A deep sea of gray clouds masked the setting sun as we pulled into the chapel’s dirt drive.
There were six of us on the ghost hunt. Myself, an audio/visual engineer and four Northwest Missouri State University freshmen. Freshmen? Hey, they were doing it for a grade.
We parked under the limbs of two trees that had grown old next to the chapel. In one, according to legend, a woman was hanged and anyone sitting in a car beneath that spot will hear her shoes scraping on the roof. Urban legend, yeah. But the freshmen were still nervous.
Workman Chapel, just north of Maryville, was quiet in the dusk, its black, glassless windows and open door frame slightly beyond uninviting. We were there to find the ghosts of the woman and two Civil War soldiers who reportedly ride their horses in the chapel’s cemetery.
Two years ago, former Northwest student Jessica Lavicky heard the horses. Her dog heard something, too.
“We walked down to the cemetery and the dog started running back and forth like it was playing with somebody,” Jessica said. “But it wasn’t playing with us.”
John Workman built the chapel in 1901. He’s buried there. Workman’s descendent, Lester Workman, is caretaker of the chapel.
“It’s been empty for years,” he said. “It’s been 50 years or better.”
People have heard church bells peal at the chapel and have seen black, human shapes dancing on the tombstones.
That’s what we were there to see.
Will Murphy, engineer of Northwest’s Mass Communication department, brought digital cameras, a digital video camera, digital audio recorder and a voltmeter.
The cameras were to capture “orbs.” These balls of light you can’t see with the naked eye sometimes appear in digital pictures. Some people claim orbs are pictures of ghosts. Others say they’re light reflecting off dust, insects or moisture.
The video and audio equipment were to record disembodied voices. Freshmen Kayla Lindsey, Katie Pierce and Harrison Sissel shot still pictures in the now black cemetery while Mallory Riley wandered with the voltmeter, trying to pick up energy fluctuations some associate with ghosts.
Then the fun began.
Katie and Kayla called me over. Katie had just taken two pictures. One had orbs. The other didn’t. Dust and insects should have been in both. Had she captured the image of a ghost?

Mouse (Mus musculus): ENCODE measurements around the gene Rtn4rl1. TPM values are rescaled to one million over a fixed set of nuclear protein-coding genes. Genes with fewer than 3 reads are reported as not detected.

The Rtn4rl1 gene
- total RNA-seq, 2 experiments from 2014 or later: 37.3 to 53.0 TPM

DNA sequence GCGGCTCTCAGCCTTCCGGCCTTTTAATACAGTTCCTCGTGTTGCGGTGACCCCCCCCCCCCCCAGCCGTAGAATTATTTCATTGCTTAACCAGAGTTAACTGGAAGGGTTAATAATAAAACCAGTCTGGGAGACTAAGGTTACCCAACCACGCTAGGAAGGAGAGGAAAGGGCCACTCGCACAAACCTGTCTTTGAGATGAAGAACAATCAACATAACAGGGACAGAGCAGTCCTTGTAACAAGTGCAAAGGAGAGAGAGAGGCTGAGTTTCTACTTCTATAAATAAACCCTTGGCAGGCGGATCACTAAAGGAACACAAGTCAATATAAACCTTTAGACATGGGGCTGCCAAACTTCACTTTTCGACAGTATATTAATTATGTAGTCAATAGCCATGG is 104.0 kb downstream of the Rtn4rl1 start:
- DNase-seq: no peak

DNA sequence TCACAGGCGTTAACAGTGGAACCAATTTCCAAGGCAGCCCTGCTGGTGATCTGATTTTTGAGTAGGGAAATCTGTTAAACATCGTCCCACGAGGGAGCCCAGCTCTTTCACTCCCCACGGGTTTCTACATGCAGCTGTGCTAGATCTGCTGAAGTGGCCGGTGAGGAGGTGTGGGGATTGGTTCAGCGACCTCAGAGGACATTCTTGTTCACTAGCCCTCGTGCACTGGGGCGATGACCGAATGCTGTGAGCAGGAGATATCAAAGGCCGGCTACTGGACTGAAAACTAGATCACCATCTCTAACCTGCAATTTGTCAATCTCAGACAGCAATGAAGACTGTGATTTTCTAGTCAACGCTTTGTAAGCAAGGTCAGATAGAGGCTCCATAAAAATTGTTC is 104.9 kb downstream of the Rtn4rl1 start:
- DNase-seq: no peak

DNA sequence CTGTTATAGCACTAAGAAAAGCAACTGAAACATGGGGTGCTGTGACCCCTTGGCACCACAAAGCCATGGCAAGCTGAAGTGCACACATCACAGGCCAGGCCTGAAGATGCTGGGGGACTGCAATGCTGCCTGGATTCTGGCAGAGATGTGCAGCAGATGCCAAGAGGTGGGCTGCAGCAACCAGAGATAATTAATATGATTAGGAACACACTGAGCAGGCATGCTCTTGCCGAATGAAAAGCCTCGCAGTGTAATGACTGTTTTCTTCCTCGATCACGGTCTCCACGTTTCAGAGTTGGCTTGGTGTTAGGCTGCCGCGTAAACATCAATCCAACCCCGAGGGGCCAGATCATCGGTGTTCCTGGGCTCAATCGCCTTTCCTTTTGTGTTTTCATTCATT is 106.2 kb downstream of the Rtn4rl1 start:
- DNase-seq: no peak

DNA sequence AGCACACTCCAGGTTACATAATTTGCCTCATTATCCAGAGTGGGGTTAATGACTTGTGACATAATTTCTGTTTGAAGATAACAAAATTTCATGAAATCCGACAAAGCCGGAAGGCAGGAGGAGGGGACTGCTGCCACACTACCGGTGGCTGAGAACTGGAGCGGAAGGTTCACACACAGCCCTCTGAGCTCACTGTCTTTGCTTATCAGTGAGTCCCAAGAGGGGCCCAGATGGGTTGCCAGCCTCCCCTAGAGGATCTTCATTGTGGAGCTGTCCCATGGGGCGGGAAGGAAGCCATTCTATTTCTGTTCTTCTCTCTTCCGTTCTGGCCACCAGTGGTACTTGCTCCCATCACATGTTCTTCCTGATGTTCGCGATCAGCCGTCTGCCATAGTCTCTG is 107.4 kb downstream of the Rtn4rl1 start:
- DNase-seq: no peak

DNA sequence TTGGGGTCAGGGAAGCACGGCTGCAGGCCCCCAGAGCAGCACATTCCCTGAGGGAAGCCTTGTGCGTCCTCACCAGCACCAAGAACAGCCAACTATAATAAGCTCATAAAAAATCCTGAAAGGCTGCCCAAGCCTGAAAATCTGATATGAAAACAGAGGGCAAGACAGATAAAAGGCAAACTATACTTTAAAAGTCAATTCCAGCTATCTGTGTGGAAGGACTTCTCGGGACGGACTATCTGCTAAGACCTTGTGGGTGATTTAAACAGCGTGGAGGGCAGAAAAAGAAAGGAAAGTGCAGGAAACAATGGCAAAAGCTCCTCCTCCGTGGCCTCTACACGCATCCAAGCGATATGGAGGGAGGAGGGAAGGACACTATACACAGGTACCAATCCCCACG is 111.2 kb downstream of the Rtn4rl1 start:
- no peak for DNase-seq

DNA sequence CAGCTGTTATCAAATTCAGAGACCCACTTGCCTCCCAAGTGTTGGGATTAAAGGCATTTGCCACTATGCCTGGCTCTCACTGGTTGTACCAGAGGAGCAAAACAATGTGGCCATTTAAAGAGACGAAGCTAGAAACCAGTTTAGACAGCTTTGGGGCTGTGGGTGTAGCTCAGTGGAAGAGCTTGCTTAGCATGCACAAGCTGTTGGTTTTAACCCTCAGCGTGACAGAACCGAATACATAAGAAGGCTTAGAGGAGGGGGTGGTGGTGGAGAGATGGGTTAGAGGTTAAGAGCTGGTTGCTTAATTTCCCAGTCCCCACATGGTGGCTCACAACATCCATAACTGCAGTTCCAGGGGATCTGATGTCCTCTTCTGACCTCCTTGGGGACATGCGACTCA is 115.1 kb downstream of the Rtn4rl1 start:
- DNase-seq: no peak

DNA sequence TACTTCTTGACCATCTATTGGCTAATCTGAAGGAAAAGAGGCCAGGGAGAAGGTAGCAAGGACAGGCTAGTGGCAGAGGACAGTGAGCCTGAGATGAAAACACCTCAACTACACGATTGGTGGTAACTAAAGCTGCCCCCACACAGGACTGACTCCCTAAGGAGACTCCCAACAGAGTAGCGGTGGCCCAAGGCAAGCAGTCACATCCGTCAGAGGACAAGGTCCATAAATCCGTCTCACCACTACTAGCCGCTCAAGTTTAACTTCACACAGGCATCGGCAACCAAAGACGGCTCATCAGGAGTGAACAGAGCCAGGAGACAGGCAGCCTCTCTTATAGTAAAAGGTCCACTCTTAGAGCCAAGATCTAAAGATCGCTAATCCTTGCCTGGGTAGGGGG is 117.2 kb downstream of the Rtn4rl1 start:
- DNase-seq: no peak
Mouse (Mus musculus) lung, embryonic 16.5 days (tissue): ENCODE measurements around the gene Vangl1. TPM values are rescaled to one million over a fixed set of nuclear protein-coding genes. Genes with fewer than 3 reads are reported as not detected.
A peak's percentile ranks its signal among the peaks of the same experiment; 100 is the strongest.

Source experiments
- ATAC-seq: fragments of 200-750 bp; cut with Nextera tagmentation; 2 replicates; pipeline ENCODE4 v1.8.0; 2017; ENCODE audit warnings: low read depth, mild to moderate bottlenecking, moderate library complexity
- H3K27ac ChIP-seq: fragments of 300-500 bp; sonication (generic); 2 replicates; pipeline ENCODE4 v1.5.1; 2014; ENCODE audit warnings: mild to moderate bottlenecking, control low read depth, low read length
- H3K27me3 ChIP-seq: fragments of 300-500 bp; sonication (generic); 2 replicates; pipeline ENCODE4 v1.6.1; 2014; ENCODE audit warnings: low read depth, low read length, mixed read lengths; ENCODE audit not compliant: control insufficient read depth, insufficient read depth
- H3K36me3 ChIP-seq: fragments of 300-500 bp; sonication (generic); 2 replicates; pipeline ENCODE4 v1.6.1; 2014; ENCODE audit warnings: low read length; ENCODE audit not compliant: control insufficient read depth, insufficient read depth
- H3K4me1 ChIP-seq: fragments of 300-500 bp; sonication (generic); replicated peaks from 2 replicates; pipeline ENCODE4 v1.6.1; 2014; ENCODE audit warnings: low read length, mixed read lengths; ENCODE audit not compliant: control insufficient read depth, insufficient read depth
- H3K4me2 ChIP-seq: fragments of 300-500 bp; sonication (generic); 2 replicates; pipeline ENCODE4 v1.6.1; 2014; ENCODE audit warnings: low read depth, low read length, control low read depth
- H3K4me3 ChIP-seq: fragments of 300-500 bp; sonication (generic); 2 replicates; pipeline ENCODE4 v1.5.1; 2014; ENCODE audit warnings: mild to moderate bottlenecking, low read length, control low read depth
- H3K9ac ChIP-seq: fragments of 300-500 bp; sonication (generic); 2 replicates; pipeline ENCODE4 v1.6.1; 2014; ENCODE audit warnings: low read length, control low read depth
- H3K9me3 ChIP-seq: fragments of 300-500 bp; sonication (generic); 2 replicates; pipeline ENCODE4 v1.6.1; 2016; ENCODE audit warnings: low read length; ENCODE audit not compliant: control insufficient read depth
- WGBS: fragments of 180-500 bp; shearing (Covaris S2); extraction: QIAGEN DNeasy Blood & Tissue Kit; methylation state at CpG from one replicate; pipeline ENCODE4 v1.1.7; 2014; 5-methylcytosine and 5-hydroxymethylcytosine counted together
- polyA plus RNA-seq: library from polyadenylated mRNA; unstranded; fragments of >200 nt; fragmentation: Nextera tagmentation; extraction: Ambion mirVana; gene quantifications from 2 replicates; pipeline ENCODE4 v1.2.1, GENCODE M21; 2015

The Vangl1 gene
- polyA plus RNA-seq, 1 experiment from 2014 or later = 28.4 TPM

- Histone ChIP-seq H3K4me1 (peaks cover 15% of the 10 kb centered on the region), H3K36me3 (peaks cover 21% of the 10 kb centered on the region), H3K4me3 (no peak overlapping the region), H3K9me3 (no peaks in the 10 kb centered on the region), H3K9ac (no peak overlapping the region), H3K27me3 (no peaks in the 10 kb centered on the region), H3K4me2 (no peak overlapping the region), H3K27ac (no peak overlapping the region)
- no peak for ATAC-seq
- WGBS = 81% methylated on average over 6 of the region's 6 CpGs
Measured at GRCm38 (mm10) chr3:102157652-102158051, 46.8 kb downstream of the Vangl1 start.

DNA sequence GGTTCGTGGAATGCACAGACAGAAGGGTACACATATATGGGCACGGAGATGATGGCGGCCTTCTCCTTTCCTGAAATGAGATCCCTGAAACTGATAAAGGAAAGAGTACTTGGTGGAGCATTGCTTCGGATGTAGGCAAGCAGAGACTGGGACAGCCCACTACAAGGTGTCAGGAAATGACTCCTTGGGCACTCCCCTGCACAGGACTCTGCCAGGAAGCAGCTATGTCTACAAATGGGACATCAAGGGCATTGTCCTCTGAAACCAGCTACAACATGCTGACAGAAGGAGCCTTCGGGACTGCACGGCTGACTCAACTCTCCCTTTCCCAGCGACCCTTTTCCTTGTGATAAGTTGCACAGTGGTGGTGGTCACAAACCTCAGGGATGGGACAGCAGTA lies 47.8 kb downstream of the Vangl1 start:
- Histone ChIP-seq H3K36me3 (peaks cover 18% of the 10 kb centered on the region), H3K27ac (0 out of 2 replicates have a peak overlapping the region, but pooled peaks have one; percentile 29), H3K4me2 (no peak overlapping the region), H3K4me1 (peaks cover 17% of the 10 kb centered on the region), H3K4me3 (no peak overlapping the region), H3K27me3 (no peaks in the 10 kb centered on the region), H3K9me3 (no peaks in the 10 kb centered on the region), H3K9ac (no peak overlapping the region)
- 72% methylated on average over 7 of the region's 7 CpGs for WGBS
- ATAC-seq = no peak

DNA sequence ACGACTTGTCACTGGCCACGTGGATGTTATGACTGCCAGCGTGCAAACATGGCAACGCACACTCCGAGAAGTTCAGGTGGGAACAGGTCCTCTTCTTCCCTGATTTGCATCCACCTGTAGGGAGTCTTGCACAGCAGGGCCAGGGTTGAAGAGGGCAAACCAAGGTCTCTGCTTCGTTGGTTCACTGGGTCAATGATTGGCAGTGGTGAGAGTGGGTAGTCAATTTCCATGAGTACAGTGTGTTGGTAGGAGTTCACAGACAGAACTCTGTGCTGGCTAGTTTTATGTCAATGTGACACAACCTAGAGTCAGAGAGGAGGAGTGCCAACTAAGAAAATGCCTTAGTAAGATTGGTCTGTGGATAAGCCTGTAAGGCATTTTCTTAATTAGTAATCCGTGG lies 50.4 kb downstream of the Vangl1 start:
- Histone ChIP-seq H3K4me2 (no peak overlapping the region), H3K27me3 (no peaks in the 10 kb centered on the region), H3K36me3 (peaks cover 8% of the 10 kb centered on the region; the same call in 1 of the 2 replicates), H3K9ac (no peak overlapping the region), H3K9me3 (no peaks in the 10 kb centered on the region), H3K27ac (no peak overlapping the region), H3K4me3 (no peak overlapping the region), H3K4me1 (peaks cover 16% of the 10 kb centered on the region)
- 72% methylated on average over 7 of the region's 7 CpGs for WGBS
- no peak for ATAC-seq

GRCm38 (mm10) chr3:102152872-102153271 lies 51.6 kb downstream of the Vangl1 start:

“Oh my God,” Kayla said as Mallory walked past with the voltmeter. Will said the meter can generally pick up .14 volts out of the air; more around an electrical source. If the meter went past .40, Mallory was supposed to say something.
“It’s gone up to 80,” Kayla said.
Ninety. One hundred. One hundred fifteen. The meter went to 120 before Will pointed out they’d been walking toward utility lines. Easy mistake.
Then Harrison ran into one of the great problems of ghost hunting in a crowd mixed with boys, girls and, maybe, monsters. He had to go to the bathroom and he didn’t want to go alone.
“He can’t pee in front of ghosts.”
Maybe it was time to go. We drove back to the university.
Did we find evidence of ghosts? The orbs were interesting, but inconclusive and debatable. We didn’t record voices. And we didn’t detect anomalous energy fields. But, it was fun.
Would any of us go again?
“There’s an abandoned insane asylum near Iowa,” Will said after the freshmen had gone. “People say they hear human screams coming from it at night. Want to go?”
Copyright 2006 by Jason Offutt
Got a scary story? Ever played with a Ouija board, heard voices, seen a ghost, UFO or a creature you couldn’t identify? Let Jason know about it at firstname.lastname@example.org. Include your name, address and telephone number. Your story might make an upcoming installment of “From the Shadows.”
Jason Offutt is a syndicated columnist, author and fan of all things Fortean. His book of ghost stories, “Haunted Missouri,” will soon be available at www.jasonoffutt.com and all major bookstores.